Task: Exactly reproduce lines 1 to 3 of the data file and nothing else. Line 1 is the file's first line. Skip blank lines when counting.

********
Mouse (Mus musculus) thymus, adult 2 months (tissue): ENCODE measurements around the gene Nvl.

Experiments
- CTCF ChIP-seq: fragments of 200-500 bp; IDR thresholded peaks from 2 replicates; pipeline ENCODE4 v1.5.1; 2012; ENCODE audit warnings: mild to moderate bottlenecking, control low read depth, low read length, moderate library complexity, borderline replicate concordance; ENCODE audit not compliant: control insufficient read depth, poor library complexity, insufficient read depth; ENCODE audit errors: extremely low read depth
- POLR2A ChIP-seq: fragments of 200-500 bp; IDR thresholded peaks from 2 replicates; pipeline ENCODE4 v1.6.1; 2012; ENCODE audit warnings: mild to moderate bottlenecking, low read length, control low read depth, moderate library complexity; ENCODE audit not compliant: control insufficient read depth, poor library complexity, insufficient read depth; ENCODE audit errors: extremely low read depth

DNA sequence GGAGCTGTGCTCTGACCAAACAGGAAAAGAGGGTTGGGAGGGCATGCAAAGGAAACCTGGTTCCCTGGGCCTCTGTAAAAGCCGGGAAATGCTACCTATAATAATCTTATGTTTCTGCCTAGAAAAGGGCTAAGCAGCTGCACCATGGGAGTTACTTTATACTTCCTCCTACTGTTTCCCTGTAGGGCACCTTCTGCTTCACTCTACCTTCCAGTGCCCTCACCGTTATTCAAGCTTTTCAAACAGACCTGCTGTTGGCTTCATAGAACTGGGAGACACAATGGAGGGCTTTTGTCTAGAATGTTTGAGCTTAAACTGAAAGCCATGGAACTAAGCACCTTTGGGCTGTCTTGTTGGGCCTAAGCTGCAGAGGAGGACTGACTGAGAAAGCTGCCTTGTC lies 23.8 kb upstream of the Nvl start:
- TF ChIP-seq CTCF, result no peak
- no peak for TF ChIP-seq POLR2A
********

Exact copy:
Mouse (Mus musculus) thymus, adult 2 months (tissue): ENCODE measurements around the gene Nvl.

Experiments
- CTCF ChIP-seq: fragments of 200-500 bp; IDR thresholded peaks from 2 replicates; pipeline ENCODE4 v1.5.1; 2012; ENCODE audit warnings: mild to moderate bottlenecking, control low read depth, low read length, moderate library complexity, borderline replicate concordance; ENCODE audit not compliant: control insufficient read depth, poor library complexity, insufficient read depth; ENCODE audit errors: extremely low read depth